The plaintiff was a member of a homeowner's association's board of directors. The defendant sent association members a letter seeking their proxy to vote for a select slate of directors. The letter complained about prior increases in fees and the likelihood of future increases and at least suggested that not all increases were necessary. The letter did not name or otherwise identify the plaintiff.

The trial court dismissed the false light claim. The Fourth District affirmed. The appellate court held that the letter did not place the plaintiff in a false light and was not highly offensive to a reasonable person.

Fourth District: Spoliation
The notion that a spoliation claim cannot be brought simultaneously with the underlying action (the one allegedly compromised by the spoliation) applies to a statutory spoliation claim under the workers' compensation statutes, the Fourth District explained in this decision.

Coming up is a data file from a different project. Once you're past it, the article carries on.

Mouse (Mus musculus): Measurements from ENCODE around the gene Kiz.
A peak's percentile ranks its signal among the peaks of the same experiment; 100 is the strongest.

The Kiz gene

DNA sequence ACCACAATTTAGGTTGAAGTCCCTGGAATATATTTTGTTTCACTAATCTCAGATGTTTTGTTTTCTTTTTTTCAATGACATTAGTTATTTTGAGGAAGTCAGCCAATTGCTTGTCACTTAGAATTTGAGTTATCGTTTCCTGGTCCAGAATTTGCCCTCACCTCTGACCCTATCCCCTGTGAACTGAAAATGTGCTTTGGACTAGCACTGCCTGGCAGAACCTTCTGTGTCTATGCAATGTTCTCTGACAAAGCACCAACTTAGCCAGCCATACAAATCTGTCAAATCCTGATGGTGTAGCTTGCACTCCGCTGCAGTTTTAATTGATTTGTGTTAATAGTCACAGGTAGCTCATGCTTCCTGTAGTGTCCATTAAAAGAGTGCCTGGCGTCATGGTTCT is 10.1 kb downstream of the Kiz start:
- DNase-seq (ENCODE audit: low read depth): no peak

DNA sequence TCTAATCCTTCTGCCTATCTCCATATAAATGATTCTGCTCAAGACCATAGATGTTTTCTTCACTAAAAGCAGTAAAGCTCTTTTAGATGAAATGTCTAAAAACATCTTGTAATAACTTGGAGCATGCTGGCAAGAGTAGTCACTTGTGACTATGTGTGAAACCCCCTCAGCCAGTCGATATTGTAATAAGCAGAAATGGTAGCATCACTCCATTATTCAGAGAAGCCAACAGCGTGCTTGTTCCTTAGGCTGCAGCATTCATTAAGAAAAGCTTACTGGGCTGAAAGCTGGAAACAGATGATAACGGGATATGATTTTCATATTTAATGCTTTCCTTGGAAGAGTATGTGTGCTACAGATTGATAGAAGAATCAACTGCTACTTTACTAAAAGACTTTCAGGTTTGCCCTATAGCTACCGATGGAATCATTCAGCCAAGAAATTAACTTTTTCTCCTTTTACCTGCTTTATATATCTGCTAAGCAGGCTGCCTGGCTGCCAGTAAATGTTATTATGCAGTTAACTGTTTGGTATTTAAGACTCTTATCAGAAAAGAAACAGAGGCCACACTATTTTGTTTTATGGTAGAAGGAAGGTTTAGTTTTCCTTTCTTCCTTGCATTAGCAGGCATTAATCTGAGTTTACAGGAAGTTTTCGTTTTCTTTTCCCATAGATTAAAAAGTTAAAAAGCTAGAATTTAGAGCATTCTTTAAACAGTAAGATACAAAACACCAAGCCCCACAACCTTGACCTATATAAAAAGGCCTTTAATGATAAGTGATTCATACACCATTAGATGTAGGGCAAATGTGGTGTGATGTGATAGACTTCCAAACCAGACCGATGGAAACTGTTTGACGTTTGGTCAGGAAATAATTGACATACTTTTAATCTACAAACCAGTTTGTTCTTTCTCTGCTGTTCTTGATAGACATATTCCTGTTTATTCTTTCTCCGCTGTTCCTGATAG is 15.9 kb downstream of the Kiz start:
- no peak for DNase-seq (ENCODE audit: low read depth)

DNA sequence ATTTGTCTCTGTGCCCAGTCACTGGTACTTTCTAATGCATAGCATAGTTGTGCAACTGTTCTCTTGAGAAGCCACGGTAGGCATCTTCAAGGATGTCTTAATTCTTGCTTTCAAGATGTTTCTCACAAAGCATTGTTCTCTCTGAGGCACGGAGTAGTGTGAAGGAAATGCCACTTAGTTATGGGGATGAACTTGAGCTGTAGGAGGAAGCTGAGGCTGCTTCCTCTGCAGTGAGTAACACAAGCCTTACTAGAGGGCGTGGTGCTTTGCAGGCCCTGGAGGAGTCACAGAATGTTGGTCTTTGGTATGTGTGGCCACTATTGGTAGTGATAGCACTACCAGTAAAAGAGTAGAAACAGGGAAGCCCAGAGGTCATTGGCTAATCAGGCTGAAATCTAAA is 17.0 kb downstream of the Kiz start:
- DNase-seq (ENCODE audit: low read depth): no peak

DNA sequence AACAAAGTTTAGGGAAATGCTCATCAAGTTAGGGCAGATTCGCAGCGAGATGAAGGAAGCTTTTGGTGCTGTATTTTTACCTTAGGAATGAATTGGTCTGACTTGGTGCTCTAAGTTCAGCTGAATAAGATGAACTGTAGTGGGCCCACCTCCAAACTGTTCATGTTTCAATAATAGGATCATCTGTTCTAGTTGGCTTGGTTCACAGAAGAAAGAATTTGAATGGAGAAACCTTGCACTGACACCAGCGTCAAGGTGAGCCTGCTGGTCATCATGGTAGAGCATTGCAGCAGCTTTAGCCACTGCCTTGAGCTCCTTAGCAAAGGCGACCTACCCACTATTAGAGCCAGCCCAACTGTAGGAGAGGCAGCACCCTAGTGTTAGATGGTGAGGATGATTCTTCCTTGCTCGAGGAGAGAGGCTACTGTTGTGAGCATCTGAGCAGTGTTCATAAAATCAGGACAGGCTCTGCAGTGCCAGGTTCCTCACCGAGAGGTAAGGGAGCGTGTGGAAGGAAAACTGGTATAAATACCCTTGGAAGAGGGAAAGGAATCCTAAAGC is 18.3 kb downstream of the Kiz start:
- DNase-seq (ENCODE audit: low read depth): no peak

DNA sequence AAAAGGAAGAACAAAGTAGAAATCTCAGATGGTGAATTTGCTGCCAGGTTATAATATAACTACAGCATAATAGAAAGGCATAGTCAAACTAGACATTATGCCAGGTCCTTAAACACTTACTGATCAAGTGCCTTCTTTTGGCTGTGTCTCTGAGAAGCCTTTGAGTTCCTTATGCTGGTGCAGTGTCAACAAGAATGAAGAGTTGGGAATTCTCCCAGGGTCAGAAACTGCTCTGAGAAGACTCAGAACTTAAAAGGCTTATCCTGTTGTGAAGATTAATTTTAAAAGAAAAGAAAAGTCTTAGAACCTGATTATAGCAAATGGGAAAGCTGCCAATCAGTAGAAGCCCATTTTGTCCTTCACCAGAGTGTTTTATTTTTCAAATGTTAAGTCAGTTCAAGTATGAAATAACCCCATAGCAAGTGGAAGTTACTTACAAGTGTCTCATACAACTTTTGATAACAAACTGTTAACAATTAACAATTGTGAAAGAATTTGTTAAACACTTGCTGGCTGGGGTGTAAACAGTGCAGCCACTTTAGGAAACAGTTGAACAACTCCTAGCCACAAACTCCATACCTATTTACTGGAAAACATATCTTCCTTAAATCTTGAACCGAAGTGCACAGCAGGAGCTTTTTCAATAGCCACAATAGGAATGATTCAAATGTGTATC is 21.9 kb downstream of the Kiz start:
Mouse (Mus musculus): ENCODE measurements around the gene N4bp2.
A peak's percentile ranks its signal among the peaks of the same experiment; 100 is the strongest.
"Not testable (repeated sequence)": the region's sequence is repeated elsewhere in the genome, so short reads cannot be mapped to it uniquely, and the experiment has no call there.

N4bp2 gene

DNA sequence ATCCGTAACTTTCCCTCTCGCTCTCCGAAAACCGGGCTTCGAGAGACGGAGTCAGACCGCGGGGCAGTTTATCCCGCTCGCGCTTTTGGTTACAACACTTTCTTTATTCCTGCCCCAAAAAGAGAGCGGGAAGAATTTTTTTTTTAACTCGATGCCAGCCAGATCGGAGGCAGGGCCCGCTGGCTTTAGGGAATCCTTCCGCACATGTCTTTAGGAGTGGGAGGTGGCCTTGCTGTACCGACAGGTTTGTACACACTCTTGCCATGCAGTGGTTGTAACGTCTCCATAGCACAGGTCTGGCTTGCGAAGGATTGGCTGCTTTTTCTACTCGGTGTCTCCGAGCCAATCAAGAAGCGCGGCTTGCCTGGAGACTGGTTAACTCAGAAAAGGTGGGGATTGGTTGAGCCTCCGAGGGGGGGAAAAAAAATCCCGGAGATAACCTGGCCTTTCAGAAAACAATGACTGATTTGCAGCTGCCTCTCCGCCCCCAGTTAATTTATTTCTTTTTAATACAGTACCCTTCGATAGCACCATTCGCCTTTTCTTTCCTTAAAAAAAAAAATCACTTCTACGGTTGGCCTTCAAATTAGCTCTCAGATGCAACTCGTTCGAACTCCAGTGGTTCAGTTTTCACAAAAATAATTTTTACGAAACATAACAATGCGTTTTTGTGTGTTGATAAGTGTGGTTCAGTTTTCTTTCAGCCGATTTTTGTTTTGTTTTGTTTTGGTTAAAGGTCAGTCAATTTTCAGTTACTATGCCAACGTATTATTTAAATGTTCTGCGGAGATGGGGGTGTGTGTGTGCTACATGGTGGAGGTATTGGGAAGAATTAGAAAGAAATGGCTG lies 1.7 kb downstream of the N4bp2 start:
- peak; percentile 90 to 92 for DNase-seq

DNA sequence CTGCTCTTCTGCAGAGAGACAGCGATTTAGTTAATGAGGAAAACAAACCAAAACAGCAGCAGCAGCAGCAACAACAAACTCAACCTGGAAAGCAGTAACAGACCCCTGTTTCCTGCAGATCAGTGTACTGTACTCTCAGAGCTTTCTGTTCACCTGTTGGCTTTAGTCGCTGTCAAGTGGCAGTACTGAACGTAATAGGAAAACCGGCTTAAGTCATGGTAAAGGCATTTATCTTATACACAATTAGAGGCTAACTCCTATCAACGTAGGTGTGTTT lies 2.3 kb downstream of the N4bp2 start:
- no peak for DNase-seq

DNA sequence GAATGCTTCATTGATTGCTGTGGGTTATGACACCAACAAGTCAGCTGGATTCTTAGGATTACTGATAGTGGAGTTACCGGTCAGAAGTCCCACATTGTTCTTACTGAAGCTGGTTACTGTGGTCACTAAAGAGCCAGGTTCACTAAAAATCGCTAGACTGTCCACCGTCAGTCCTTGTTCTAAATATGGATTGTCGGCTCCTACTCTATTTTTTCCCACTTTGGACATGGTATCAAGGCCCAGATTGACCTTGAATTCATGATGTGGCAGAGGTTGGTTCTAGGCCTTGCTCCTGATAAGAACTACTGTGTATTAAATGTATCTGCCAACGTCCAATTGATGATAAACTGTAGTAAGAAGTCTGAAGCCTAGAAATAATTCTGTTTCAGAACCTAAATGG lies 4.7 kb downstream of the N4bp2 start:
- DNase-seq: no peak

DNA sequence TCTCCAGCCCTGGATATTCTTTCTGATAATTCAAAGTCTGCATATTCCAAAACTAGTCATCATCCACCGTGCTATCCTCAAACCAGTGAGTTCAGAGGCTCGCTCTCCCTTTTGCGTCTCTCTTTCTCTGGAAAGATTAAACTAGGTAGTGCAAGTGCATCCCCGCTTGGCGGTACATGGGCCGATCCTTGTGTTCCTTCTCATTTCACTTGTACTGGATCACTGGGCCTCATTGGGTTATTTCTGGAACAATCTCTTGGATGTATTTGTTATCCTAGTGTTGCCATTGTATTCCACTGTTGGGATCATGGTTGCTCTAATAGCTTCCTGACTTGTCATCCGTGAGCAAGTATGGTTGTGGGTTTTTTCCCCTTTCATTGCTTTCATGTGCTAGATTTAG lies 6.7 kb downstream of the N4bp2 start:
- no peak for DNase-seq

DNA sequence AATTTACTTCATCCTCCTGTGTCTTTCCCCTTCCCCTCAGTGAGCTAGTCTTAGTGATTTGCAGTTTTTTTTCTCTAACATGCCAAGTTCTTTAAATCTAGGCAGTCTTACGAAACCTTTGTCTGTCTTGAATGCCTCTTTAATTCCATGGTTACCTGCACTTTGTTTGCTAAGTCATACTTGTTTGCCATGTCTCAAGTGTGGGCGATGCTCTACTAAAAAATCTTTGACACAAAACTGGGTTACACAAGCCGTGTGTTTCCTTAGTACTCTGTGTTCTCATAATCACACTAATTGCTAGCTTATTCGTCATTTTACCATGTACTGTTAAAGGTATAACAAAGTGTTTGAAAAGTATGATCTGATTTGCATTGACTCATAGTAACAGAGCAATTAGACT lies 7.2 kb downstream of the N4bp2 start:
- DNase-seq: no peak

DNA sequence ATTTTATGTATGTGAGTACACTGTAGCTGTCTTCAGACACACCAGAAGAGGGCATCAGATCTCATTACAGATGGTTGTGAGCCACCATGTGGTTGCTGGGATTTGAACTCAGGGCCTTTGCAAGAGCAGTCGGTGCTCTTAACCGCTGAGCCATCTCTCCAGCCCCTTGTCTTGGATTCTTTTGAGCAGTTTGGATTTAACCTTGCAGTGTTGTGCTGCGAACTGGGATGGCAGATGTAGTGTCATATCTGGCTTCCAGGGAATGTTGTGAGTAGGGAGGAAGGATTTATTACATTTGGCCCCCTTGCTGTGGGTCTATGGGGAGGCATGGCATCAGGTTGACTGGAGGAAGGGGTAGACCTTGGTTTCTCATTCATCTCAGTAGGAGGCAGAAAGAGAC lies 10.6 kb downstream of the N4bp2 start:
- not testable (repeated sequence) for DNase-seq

The district court also explained that the proper course for a trial court faced with premature spoliation claims is to abate them, not dismiss them.

Fourth District: Sovereign Immunity
Does the $100,000 sovereign immunity cap on claims against the state include attorney's fees? Yes, said the Fourth District in this decision.

Fourth District: Crime-Fraud Exception
Finding the attorney-client privilege waived under the crime-fraud exception without first conducting an evidentiary hearing was grounds for certiorari relief in this decision from the Fourth District.

Fourth District: Insurance Declaratory Judgments
Noninsureds who seek declaratory judgments against insurers without first obtaining a judgment against the insurer's insured may find their claims dismissed, as the Fourth District explained in this case.

Monday, July 14, 2008